I mostly envy the community you seem to have found among writers. How do you meet these people? How do you know everyone? Absolutely phenomenal.
~ Aubrey Jarvis
I spent a lot of time talking to people at the conference about how much I love this community aspect of AWP, this sense that however solitary our normal writing routine and however small and localized our little writing groups are, we are still part of this huge literary world, and AWP helps us remember that once a year. It’s as exhilarating as it is overwhelming, as invigorating as it is exhausting, but it is, to quote Aubrey, “absolutely phenomenal.”
And even in a world where I meet writers every day on social media (the most common greeting at AWP is “I know you on Facebook!”), I still wind up meeting whole gaggles of new writers at AWP. That’s a large part of what AWP is for: discovering new voices, if not in person then at least on the page.
This year, for example, I met for the first time a handful of publishers, several new writers, and the editorial staff of several literary journals. I also connected with new undergraduate students at the University of Wisconsin-Platteville, where I used to teach, and with new graduate students in the creative writing program at the University of North Texas, where I earned my PhD. Many of these new writing colleagues, of course, I have since friended on Facebook or followed on Twitter. I also swapped books with some of these writers and publishers, so we’ll get to know each other through the written word and (so the intent goes) help promote each other online if we like what we read.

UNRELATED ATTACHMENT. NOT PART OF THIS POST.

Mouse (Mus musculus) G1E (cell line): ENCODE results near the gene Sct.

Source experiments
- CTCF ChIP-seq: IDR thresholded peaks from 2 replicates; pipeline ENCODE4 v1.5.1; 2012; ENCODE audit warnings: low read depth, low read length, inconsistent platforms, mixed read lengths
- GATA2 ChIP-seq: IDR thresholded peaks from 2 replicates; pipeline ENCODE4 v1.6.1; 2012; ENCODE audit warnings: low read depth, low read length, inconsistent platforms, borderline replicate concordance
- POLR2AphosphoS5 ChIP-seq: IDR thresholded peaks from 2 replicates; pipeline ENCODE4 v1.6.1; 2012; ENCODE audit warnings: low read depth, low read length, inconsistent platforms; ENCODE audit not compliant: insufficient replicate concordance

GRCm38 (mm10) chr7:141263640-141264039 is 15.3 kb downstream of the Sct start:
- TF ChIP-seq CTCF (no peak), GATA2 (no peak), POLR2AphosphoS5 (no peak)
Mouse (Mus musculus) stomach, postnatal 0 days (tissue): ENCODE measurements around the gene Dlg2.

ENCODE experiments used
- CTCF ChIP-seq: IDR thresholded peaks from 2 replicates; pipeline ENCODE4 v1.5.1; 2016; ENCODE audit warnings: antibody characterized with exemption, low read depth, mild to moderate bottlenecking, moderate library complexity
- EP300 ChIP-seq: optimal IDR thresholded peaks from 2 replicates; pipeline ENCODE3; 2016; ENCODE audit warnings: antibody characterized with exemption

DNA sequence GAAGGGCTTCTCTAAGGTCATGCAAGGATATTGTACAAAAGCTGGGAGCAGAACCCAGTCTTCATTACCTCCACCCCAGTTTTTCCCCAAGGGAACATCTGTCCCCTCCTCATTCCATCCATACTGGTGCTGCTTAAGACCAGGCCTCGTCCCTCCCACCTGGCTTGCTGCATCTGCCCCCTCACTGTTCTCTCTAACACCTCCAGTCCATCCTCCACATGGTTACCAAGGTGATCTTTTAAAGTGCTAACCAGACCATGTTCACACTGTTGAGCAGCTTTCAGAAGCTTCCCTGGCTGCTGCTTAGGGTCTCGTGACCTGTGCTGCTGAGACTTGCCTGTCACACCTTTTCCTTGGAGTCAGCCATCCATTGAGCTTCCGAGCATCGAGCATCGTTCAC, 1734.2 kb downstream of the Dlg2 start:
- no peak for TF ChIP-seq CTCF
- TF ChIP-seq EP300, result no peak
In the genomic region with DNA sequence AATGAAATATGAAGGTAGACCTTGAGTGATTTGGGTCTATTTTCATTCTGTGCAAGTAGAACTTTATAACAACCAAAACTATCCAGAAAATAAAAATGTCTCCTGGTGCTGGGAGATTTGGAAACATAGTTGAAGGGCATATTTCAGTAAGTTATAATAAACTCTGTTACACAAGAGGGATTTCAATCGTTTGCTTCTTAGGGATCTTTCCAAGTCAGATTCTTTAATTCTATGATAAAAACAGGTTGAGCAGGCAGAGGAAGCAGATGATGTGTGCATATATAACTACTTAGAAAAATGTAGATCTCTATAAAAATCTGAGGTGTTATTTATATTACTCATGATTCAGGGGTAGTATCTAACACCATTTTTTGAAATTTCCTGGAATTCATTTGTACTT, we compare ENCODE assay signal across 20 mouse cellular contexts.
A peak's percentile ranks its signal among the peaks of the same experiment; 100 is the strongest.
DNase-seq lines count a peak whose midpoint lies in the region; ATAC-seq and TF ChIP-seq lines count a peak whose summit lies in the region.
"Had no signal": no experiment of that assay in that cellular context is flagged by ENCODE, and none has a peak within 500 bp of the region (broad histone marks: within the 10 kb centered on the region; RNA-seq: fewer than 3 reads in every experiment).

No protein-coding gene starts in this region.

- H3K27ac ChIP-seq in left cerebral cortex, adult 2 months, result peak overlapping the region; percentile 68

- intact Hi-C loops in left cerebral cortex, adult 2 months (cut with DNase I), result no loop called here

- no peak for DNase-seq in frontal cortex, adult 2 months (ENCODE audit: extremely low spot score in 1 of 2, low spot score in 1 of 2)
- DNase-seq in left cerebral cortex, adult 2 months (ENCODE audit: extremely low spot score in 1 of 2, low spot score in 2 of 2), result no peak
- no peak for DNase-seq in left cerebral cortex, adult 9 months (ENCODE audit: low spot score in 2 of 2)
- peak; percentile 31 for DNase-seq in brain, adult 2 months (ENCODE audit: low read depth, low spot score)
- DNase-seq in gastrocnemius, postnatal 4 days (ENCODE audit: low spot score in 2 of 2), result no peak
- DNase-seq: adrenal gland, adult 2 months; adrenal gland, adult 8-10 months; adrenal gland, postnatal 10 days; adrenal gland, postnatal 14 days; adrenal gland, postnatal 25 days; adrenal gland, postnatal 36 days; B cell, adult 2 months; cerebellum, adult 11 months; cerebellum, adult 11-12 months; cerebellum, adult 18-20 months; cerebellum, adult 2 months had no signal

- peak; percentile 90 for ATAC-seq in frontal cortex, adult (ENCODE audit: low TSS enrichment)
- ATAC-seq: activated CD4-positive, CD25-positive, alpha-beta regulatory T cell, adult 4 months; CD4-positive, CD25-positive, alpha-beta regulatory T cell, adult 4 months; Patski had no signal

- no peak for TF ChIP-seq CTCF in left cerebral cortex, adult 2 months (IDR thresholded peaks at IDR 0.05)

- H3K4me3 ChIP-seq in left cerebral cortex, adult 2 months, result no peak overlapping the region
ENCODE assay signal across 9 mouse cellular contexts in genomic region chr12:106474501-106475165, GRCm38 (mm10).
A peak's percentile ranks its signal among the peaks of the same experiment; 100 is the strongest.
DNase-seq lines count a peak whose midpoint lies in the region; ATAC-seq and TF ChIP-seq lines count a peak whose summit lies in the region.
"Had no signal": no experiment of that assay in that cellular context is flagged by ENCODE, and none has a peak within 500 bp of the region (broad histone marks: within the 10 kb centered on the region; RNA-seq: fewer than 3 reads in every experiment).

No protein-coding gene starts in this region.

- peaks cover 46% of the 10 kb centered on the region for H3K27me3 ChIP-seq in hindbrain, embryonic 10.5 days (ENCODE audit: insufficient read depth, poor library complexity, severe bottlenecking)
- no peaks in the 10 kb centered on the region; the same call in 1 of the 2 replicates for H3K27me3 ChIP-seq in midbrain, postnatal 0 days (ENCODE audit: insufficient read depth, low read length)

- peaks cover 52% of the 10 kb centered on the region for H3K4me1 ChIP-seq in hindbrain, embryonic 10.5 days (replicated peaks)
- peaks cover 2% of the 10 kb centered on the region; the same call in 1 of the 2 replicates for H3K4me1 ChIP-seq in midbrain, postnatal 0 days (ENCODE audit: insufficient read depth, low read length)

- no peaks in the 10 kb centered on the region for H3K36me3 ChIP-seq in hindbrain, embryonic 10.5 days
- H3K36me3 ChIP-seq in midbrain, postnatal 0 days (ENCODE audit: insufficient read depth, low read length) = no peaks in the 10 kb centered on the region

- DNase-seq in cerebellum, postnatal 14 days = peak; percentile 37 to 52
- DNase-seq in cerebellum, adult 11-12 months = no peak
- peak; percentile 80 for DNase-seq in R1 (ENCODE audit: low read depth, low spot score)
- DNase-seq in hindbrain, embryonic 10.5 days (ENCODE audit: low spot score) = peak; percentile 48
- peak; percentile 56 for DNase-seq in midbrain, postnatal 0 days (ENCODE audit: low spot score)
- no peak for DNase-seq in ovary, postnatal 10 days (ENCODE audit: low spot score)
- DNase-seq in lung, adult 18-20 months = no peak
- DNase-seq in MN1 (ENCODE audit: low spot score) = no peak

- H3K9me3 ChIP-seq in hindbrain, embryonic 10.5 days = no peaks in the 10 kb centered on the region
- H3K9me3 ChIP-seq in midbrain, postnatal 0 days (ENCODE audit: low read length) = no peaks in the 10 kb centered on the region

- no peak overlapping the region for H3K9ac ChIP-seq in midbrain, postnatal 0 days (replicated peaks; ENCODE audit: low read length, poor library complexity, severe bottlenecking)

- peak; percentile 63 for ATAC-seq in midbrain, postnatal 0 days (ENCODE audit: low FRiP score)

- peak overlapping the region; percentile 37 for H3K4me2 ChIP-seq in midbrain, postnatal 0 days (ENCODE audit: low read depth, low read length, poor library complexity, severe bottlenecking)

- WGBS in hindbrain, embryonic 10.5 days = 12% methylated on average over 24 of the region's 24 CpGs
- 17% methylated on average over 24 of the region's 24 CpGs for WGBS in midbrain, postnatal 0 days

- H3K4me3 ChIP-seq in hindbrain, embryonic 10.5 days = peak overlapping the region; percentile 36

And how amazing it must have been to give your mentor books in which he is acknowledged. That is a dream of mine to do someday.
I also liked that you got to see Bill Roorbach. (I say hi too.) The more I read Writing Life Stories, the more I feel like I have a story in me that has meaning to more people than just me, and the more I feel prepared and confident to do the work, put in the time, and become a great author. I already know I will be using the book for more than just this class, and it is something I will most likely refer to repeatedly over my life and (hopefully) career.
~ Daniel Holsonback